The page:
How does all this matter to us at the gemba? During my undergrad studies, I first heard about this magical new production system called ‘Lean Manufacturing’. Apparently, Toyota was doing magical things with this approach and all automakers were trying to copy them. Just like with magic tricks, if one is curious enough, the secret of a trick can be found out. But that will not let you be like David Copperfield or Derren Brown. To paraphrase the Toyota veteran, Hajime Ohba, copying what Toyota does is like creating a Buddha image and forgetting to put a soul in it. Later on, when I started working, I was advised by a senior manager that the only book I need to read is ‘The Goal’ by Eliyahu Goldratt. Supposedly, the book had all the answers I would ever need. Luckily, I was already disillusioned once with magic. As I have written a lot in the past, copying Toyota’s solutions (tricks) will not help if you don’t have Toyota’s problems.  The solution to a problem should be isomorphic. That is, the key should match the lock it opens. Toyota developed its production system over decades of trial and error. We cannot simply copy the tools without understanding what problems they were trying to solve. To paraphrase another Toyotaism, Toyota’s Production System is different from the Toyota Production System (TPS).

This brings me to the idea of constructivism. I have talked about this before as well. A bad magician tries to sell the idea of a Superbeing who can do things that don’t seem to belong to the natural realm. He is trying to force his constructed reality onto others. A good magician on the other hand invites the spectator to create the magic in their mind. This is evident in the statements from Heinz von Foerster. The role of the observer is of utmost importance because he is the one doing the description of the phenomenon. What he describes is based on what he already knows. The properties of the “observed” are therefore the properties infused by the observer. The emphasis is then about epistemology (study of knowledge), not ontology (study of reality). Multiple perspectives and continued learning are important. One cannot optimize a complex system. It is dynamic, nonlinear and multidimensional. There are at least as many realities as the number of participants in the complex system. What optimization means depends upon the observer. There may never be a “perfect” answer to a complex problem. There are definitely wrong answers. There are definitely ‘less wrong’ answers. We should seek understanding and learn from multiple perspectives. Humility is a virtue. To paraphrase von Foerster: “Only when you realize you are blind can you see!” This is such a powerful statement. If we don’t know that our understanding is faulty, we cannot improve our understanding. This touches on the idea of Hansei or “self-reflection” in TPS.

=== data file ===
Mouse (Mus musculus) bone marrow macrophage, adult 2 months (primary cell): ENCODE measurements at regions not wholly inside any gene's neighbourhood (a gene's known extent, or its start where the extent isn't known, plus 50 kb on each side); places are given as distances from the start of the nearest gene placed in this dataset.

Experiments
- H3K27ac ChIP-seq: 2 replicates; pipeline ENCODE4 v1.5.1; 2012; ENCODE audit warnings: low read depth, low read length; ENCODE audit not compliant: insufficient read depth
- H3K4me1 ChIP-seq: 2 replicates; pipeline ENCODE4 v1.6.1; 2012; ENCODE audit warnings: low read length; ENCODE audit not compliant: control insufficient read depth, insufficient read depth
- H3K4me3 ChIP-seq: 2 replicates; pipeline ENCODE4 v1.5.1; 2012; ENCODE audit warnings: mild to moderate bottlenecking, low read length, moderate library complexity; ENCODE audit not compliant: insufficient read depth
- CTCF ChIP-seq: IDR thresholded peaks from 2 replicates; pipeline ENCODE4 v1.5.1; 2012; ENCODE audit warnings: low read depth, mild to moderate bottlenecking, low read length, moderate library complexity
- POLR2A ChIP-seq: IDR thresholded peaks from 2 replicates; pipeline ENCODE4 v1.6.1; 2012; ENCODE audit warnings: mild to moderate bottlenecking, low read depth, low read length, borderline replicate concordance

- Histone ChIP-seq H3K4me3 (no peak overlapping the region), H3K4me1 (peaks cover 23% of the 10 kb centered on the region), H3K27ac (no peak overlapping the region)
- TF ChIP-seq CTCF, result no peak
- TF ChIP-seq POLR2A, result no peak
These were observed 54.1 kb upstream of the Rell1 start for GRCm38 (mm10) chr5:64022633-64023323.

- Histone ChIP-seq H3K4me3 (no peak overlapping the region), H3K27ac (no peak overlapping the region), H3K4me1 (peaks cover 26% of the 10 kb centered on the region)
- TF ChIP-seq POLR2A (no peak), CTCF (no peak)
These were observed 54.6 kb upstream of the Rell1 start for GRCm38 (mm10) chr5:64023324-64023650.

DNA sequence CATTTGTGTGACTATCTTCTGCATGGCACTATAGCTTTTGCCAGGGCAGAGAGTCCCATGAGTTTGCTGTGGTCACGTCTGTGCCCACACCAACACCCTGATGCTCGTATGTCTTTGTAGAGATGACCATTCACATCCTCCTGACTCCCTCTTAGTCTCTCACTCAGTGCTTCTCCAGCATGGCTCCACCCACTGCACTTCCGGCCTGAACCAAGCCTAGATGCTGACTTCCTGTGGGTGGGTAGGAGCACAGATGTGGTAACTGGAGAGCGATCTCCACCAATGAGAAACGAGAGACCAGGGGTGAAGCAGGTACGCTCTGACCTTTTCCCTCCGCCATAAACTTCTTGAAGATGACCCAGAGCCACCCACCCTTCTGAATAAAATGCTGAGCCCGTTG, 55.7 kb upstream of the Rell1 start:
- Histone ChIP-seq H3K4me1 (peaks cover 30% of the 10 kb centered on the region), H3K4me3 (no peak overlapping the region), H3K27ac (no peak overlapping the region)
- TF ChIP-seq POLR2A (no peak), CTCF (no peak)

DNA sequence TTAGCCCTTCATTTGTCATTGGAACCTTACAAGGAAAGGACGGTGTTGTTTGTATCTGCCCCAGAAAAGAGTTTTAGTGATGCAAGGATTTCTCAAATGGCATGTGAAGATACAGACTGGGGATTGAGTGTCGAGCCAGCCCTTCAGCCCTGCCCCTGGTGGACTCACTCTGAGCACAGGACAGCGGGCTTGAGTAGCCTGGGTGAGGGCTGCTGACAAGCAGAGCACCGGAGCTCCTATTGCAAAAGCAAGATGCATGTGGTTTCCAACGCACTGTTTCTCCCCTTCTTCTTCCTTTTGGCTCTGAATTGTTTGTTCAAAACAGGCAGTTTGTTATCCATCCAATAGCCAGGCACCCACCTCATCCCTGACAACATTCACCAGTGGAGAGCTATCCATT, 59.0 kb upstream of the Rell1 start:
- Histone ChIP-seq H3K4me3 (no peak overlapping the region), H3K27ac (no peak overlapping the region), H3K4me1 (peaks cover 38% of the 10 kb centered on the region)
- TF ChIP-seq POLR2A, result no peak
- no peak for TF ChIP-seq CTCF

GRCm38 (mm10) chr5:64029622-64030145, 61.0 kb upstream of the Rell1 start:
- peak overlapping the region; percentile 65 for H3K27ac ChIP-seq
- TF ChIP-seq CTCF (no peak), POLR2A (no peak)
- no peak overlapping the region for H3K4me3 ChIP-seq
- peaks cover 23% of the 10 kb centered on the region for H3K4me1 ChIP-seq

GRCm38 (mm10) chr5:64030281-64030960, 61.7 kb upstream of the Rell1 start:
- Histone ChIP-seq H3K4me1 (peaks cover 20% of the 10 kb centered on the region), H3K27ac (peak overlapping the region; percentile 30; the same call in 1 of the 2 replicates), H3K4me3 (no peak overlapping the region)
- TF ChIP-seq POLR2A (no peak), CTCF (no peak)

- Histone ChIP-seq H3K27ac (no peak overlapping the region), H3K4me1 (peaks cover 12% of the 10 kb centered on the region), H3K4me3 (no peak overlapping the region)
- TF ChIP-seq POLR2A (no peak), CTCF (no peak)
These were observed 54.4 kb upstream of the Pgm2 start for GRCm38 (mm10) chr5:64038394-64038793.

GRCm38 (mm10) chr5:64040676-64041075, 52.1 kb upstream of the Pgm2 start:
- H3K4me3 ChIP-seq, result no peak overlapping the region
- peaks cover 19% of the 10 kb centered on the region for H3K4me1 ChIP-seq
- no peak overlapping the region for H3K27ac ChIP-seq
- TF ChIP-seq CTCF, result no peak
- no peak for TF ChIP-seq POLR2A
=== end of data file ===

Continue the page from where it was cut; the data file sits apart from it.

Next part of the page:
We should be aware that everybody has a view of what is out there (reality). We all react to an internally constructed version of reality built of our internal schema/mental models/biases/what we know etc. We cannot be God-like and assume that our version is the true reality. We should not force our version on others as well. We should allow our cocreators/participants to co-construct our social reality together. This touches on the idea of Respect for Humanity in TPS.

To keep with the theme of this post, I will post some of my old videos of magic below, and end with a funny magician joke.

A Spanish magician told everyone he would disappear.

He said, “Uno, dos….” Poof! He disappeared without a tres.

Always keep on learning…

In case you missed it, my last post was The Free Energy Principle at the Gemba:

My performance videos from a long time ago (pardon the video quality)…

The Free Energy Principle at the Gemba:

FEP

In today’s post, I am looking at the Free Energy Principle (FEP) by the British neuroscientist, Karl Friston. The FEP basically states that in order to resist the natural tendency to disorder, adaptive agents must minimize surprise. A good example to explain this is to say successful fish typically find themselves surrounded by water, and very atypically find themselves out of water, since being out of water for an extended time will lead to a breakdown of homoeostatic (autopoietic) relations.[1]

Here the free energy refers to an information-theoretic construct:

Because the distribution of ‘surprising’ events is in general unknown and unknowable, organisms must instead minimize a tractable proxy, which according to the FEP turns out to be ‘free energy’. Free energy in this context is an information-theoretic construct that (i) provides an upper bound on the extent to which sensory data is atypical (‘surprising’) and (ii) can be evaluated by an organism, because it depends eventually only on sensory input and an internal model of the environmental causes of sensory input.[1]